Looking around an alumni site on the internet I recently ran across a classmate, John McNerney, who logs in Monkton,Vermont. He had written an article about a wood cutting and chainsaw use course and thought it might be useful to my readers. I agree, in that it lists skills we all need to have with our equipment and in the woods, and also in that it lets you know that there are great classes like this out there. Reading a website is a great start, but it is nowhere near as helpful as a hands on class. Read on:
My experience with the “Game Of Logging” courses:
Prior to buying a wooded parcel in 2001 here in Monkton, VT, I had never operated a chain saw. Since I wanted to cut my own firewood, do some wildlife habitat management (applying some of what I had learned in my Vermont Coverts Cooperator class), and open up some hiking trails, I figured it was time I learned. I bought a chainsaw, read the manual that came with it, got my more experienced neighbor to give me some pointers, and went at it. It was not long before I realized that I knew just enough to seriously injure or kill myself or someone else, not to mention the damage I could do to the forest in the process of trying to get a tree to drop where I wanted it.
Since I planned on being around to see my kids grow up, and have the use of all my limbs while doing so, I decided it was time to get some serious training in how to work more safely in the woods with a chainsaw. A “Game Of Logging, Level I” course was being offered in my area, sponsored by Vermont Family Forests, and taught by Northeast Woodland Training. I took a gamble and signed up. The class was quite an eye opener. Participants ranged from novices like myself to veterans who had been logging for 20+ years.
The Level I course taught basic chainsaw safety techniques, how to handle a saw and fell a tree with precision. The technique taught is quite a bit different than what you may have been doing for years, or what the manual that came with your chainsaw describes. It allows much greater control of when, where, and how a tree falls. A bonus that I had not expected was picking up some great tips on how to work efficiently — which has allowed me to get more done while avoiding fatigue (which can also lead to accidents). By the end of the day, participants could drop a tree within couple of feet of a target stake driven into the ground 30+ feet away. Some of the participants managed to shatter the target stake by hitting it dead on. We did this even when dropping the tree in a direction other than the one it “wanted” to go. A handy talent to have when you are trying to protect that nice old apple tree which would otherwise have taken a beating, or when you need to “thread the needle” by dropping one tree between two others that you want to keep.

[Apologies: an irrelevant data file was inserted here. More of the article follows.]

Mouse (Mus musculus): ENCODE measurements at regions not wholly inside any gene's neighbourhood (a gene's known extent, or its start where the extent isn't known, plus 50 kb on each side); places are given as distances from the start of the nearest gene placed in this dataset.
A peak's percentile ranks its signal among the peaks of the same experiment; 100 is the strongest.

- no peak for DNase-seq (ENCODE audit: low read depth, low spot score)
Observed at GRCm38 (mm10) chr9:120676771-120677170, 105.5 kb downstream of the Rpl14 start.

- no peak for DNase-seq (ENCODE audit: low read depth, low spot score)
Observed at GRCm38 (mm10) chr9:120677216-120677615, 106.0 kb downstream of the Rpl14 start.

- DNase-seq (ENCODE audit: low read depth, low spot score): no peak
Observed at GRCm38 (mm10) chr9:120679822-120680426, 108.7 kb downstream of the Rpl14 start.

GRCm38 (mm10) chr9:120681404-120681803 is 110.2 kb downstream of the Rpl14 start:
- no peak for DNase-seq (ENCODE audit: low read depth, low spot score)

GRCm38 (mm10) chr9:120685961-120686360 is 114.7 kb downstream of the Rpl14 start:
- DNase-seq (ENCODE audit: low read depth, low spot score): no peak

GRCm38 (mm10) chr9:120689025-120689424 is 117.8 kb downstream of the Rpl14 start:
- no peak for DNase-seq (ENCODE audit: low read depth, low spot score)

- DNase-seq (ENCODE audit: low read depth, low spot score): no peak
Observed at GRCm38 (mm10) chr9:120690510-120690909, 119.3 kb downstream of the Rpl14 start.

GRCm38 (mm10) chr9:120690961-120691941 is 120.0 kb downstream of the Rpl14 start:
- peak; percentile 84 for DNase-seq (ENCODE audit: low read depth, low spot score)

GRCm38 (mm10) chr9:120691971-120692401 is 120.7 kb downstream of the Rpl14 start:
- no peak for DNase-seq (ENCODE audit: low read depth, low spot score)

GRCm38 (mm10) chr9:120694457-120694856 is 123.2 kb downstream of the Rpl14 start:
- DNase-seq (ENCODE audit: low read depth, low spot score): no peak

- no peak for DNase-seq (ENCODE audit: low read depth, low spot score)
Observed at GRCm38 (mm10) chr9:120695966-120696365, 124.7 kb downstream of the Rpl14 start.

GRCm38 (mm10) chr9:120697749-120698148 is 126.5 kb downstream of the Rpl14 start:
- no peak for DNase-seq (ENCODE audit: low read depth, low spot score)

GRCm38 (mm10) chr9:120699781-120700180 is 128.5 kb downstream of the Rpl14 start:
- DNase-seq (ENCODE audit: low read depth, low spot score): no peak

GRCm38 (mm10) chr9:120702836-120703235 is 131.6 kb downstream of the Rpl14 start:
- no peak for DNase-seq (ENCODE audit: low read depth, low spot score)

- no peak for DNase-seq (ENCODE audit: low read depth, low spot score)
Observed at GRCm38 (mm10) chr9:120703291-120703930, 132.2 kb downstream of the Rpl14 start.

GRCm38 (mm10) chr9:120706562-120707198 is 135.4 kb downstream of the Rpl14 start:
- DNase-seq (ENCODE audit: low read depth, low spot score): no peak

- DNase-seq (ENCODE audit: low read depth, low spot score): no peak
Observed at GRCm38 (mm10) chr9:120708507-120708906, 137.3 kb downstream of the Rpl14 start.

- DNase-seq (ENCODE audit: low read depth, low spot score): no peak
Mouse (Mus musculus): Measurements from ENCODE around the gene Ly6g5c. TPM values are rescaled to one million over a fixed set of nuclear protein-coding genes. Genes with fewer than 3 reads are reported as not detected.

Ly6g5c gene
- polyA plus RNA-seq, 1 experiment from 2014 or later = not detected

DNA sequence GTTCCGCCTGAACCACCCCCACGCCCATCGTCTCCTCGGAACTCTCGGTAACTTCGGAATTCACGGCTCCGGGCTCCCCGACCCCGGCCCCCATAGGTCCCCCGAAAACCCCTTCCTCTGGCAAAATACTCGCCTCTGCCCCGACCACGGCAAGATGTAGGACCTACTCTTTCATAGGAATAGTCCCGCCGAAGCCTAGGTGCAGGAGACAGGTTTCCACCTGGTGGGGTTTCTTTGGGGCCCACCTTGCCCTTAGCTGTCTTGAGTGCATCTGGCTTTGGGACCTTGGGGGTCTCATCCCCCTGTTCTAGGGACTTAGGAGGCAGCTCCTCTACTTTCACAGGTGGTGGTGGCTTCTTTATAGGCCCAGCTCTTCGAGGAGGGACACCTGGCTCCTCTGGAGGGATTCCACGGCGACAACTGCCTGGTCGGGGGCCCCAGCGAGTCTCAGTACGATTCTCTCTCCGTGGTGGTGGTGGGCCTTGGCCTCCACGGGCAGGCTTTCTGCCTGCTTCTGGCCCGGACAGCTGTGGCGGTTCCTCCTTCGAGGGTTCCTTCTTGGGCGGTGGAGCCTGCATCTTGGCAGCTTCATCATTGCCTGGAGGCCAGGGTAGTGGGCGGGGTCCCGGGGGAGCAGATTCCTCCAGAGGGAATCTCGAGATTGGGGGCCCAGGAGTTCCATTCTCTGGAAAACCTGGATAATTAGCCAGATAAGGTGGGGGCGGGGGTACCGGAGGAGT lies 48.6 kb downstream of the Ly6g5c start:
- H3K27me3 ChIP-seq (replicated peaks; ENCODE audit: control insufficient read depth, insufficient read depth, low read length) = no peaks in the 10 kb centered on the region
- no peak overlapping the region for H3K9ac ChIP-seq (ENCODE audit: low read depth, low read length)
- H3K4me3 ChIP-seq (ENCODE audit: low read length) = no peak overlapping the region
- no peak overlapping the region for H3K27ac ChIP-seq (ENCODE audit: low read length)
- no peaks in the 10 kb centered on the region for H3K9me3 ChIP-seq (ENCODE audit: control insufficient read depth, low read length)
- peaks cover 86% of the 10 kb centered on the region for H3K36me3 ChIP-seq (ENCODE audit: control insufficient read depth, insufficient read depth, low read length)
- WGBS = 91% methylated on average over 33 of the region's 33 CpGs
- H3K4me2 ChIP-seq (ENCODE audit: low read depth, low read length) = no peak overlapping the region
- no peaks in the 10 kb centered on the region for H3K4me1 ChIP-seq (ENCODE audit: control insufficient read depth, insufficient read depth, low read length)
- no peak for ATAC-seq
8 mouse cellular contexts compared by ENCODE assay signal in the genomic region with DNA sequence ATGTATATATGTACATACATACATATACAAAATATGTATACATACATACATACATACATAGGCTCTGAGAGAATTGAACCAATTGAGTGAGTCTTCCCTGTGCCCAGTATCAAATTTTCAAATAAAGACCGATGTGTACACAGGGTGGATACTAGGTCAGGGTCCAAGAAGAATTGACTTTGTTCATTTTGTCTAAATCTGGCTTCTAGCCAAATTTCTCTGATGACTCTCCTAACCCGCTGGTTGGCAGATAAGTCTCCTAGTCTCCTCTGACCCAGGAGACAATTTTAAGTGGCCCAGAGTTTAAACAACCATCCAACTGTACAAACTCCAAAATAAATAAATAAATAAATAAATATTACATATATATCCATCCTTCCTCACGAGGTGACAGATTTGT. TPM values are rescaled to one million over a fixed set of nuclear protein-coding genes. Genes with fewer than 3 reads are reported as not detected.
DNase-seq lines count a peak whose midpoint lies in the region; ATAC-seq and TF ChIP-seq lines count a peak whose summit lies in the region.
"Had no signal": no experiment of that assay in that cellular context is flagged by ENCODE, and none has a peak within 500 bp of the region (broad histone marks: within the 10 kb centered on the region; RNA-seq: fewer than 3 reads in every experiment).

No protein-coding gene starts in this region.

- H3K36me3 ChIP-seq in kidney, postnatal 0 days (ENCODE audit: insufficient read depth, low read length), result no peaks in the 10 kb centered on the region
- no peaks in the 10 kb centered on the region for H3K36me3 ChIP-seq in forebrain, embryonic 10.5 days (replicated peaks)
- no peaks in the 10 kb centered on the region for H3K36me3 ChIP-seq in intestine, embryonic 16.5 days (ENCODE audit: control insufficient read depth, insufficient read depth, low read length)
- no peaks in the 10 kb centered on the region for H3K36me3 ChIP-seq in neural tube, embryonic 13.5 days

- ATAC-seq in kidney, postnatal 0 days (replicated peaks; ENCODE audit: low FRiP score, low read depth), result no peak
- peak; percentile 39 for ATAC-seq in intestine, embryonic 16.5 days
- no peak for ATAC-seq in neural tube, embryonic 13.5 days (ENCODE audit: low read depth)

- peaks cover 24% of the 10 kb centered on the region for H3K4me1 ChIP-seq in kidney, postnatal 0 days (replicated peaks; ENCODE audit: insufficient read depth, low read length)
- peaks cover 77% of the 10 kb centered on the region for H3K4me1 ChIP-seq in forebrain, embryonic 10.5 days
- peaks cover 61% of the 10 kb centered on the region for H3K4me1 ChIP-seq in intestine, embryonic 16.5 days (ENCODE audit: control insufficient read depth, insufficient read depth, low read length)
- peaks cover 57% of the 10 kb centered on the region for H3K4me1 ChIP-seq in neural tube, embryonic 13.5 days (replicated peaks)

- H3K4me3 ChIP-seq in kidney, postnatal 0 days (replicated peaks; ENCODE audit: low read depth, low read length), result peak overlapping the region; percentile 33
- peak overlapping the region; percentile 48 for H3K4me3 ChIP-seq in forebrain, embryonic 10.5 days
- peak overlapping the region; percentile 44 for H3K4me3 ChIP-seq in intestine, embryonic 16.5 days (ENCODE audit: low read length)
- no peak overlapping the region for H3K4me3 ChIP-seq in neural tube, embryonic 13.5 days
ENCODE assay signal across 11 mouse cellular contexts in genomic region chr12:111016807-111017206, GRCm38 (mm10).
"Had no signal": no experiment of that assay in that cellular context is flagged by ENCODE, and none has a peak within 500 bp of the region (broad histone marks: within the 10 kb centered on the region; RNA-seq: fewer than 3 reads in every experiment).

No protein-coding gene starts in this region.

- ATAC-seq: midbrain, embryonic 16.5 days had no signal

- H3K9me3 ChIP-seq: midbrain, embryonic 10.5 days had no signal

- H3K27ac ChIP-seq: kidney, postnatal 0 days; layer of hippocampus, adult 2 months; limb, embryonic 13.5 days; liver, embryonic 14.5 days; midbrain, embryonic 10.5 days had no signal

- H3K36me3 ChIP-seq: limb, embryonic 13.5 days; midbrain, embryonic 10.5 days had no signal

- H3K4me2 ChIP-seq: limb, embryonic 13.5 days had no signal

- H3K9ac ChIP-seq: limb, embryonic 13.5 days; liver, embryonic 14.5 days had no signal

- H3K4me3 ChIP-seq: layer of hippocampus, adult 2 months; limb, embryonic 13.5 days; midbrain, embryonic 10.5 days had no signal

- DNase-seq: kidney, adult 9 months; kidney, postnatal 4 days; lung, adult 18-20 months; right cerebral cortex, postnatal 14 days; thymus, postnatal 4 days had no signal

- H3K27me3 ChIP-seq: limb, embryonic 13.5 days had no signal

I had intended to take only one of the courses, figuring that would be enough for my limited needs. I was so impressed with the content and with the instructor, that I went on to take all four levels, and was one of the first to take the “Storm Damage Clean-up” when Northeast Woodland Training added that to their course offerings.
Level two went in to basic chainsaw maintenance: Bar replacement & filing, proper chain tension, replacing sprockets, as well as some information and practice on chain sharpening. In the afternoon, we learned techniques for dealing with springpoles, and did more felling practice.
In Level 3 we spent the morning learning about dealing with leaning trees, including front, back and side lean. In the afternoon we learned techniques for limbing and bucking
with greater safety and efficiency, as well as practicing felling more difficult trees (including freeing some hung up trees).
Level 4 is often customized to meet the interests and abilities of those in the class. In my class we concentrated on ways to safely get hung up trees down on the ground using a variety of techniques. We included some good discussion on selecting the direction of felling: getting the tree down safely and with minimal damage, as well as considering how dropping this tree fit into the overall felling plan for the area in which we were working.
In all of the courses I’ve taken, all of the participants, from novice to expert, felt that the course was well worth it. Along the way, I’ve heard comments from participants such as “NO ONE should go into the woods with a chainsaw without taking this course” , and “After working with a chainsaw for 20 years, GOL has changed the way I work in the woods”. I’ve also been very impressed with the knowledge and attitude of the instructors. They run a safe, informative workshop, and make the most of the learning opportunities presented. The atmosphere is fun and supportive with participants often cheering each other on. It’s a great experience for both novice and experienced chainsaw operators. The course material is well laid out and helps you understand the “WHY” of a given technique, rather than just memorizing a set of steps. This understanding has helped me to adapt the techniques to the varying situations I encounter in the woods. It has also helped me to better understand my limitations: I am better able to size up a situation and decide whether I have the skill, experience, and equipment necessary to handle a tougher situation.
The “Game of Logging” courses are offered quite regularly in my area. You’d think the market would get saturated after a while and they’d have trouble finding participants. Instead, the opposite has happened. The GOL courses and the instructors from Northeast Woodland Training have gotten quite a reputation. “Word of mouth” advertising and people seeing their neighbors and friends using the techniques learned has generated waiting lists to get in to many of the courses.